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Sweet redemption amid bitter news for farmers


Australia’s farm sector has taken a big hit to the bottom line at the hands of prolonged drought, but it’s not all bad news for farmers battling natural disasters, fluctuating global markets and the coronavirus spread.

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A predicted drop in farm production this financial year has failed to sour the outlook for sugar cane growers who remain upbeat on the back of positive weather patterns and market signals.

As producers of the quintessential Queensland crop, cane growers have endured a volatile ride in recent years with disruption to processing arrangements, higher input costs to comply with regulations governing Great Barrier Reef protection and threats to demand in Western economies as rising obesity rates turn more consumers towards sugar alternatives.

It is an ironic twist that in a year when billions of dollars are expected to be wiped from the value of Australian farm production, cane growers believe 2020 will be the year to pay dividends.

“After a couple of years of disappointing rainfall right through the sugarcane industry, this season is looking much better and we’re feeling more optimistic,” said Canegrowers vice-chairman Owen Menkens from his Burdekin farm.

“The 2020 crop is growing well and there’s been a welcome rise in the world sugar price which had languished below our cost of production for most of last year.”

Drought hits farm value 

Severe drought that continues to grip large parts of Queensland and NSW is the main culprit behind plummeting farm incomes, according to Commonwealth agricultural commodity forecaster ABARES.

The federal agency’s chief commodity analyst Peter Gooday provided a sombre outlook for the farm supply chain in Canberra on Tuesday, detailing a multibillion-dollar hit to the value of Australian farm production.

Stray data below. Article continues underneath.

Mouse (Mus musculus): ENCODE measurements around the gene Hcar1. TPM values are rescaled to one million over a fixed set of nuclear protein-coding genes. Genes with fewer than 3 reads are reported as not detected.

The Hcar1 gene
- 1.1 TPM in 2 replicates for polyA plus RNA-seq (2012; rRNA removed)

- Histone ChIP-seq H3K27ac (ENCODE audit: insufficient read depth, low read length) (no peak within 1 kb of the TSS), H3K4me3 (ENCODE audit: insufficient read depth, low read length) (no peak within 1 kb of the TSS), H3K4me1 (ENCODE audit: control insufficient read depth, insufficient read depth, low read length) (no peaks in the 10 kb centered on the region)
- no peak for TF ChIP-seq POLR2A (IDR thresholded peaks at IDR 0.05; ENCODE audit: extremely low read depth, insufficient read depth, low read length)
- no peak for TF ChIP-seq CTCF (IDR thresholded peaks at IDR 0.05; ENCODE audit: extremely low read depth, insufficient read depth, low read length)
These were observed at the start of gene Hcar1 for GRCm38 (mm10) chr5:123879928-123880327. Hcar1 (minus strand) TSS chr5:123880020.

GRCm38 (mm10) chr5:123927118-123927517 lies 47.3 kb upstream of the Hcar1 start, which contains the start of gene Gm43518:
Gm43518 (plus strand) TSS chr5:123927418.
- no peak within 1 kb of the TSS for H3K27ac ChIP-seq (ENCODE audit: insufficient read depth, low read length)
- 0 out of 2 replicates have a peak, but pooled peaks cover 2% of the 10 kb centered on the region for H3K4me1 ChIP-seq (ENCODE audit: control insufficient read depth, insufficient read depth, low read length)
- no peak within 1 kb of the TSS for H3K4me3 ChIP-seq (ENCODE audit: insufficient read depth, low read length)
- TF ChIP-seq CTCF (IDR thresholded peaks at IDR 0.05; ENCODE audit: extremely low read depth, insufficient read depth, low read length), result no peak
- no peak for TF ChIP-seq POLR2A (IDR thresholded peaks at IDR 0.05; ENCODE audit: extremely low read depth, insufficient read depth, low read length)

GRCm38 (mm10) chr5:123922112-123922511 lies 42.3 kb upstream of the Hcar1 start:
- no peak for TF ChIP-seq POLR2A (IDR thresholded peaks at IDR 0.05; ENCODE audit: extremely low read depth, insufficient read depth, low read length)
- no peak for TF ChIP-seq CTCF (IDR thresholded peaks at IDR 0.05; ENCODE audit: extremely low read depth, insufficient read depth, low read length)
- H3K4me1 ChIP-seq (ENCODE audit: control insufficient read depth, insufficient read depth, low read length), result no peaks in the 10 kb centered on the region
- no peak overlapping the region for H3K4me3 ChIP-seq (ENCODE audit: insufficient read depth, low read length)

He has blamed prolonged drought as the biggest factor driving down figures from a record high of $63.8 billion in 2016-17 to a forecast $59 billion in 2019-20.

For grain growers, it means average farm incomes have fallen for a second straight year by 8 per cent in 2019-20 to $153,000 per farm, about 4 per cent below the 10-year average.

Australia is also now running the smallest beef cattle herd in 30 years and the lowest sheep flock since 1904, with production 12 per cent lower than five years ago.

However, bushfires that scorched thousands of hectares over summer and captured world attention have had a negligible impact on farming’s bottom line.

“The bushfires and smoke impacts in some areas were locally devastating,” he said.

“The majority of Australia’s agricultural production and exports, however, takes place outside the affected areas.”

With more rain forecast to drench the Queensland and NSW interior over coming days, offering a reprieve to drought-ravaged farmers, ABARES is predicting any recovery will be tempered by the impact of coronavirus shrinking demand for Australian agricultural exports, especially in hard-hit China.

“Livestock prices medium-term are expected to soften but remain high, although coronavirus poses a significant risk as Chinese demand for agricultural products has declined under restrictions put in place to contain the outbreak, particularly for items like seafood and wine,” Gooday said.

“Meat and livestock prices have stayed high as African swine fever (ASF) has decimated China’s swineherds, driving red meat prices up and requiring Chinese consumers to look elsewhere. Without those good prices, this year would look a lot worse.”

Dairy rebounds

The economic forecast is not all bad news.